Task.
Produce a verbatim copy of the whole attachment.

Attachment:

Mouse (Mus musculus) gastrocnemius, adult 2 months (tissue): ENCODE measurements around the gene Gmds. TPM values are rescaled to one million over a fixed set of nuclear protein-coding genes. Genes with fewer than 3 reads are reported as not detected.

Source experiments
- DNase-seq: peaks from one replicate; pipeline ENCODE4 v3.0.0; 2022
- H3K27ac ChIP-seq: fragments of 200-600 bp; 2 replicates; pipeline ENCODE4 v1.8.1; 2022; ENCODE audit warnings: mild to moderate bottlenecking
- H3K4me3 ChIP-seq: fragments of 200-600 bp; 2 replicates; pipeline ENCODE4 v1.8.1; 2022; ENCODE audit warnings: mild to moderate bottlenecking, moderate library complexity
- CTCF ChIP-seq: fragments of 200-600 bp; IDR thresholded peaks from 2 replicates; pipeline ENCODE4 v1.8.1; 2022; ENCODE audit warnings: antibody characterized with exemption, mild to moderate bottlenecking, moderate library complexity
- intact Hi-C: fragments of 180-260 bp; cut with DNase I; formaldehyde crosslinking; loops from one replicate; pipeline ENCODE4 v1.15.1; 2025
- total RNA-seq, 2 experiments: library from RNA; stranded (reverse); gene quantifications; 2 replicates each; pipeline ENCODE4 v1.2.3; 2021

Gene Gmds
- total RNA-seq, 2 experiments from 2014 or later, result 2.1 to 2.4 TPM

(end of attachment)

Mouse (Mus musculus) gastrocnemius, adult 2 months (tissue): ENCODE measurements around the gene Gmds. TPM values are rescaled to one million over a fixed set of nuclear protein-coding genes. Genes with fewer than 3 reads are reported as not detected.

Source experiments
- DNase-seq: peaks from one replicate; pipeline ENCODE4 v3.0.0; 2022
- H3K27ac ChIP-seq: fragments of 200-600 bp; 2 replicates; pipeline ENCODE4 v1.8.1; 2022; ENCODE audit warnings: mild to moderate bottlenecking
- H3K4me3 ChIP-seq: fragments of 200-600 bp; 2 replicates; pipeline ENCODE4 v1.8.1; 2022; ENCODE audit warnings: mild to moderate bottlenecking, moderate library complexity
- CTCF ChIP-seq: fragments of 200-600 bp; IDR thresholded peaks from 2 replicates; pipeline ENCODE4 v1.8.1; 2022; ENCODE audit warnings: antibody characterized with exemption, mild to moderate bottlenecking, moderate library complexity
- intact Hi-C: fragments of 180-260 bp; cut with DNase I; formaldehyde crosslinking; loops from one replicate; pipeline ENCODE4 v1.15.1; 2025
- total RNA-seq, 2 experiments: library from RNA; stranded (reverse); gene quantifications; 2 replicates each; pipeline ENCODE4 v1.2.3; 2021

Gene Gmds
- total RNA-seq, 2 experiments from 2014 or later, result 2.1 to 2.4 TPM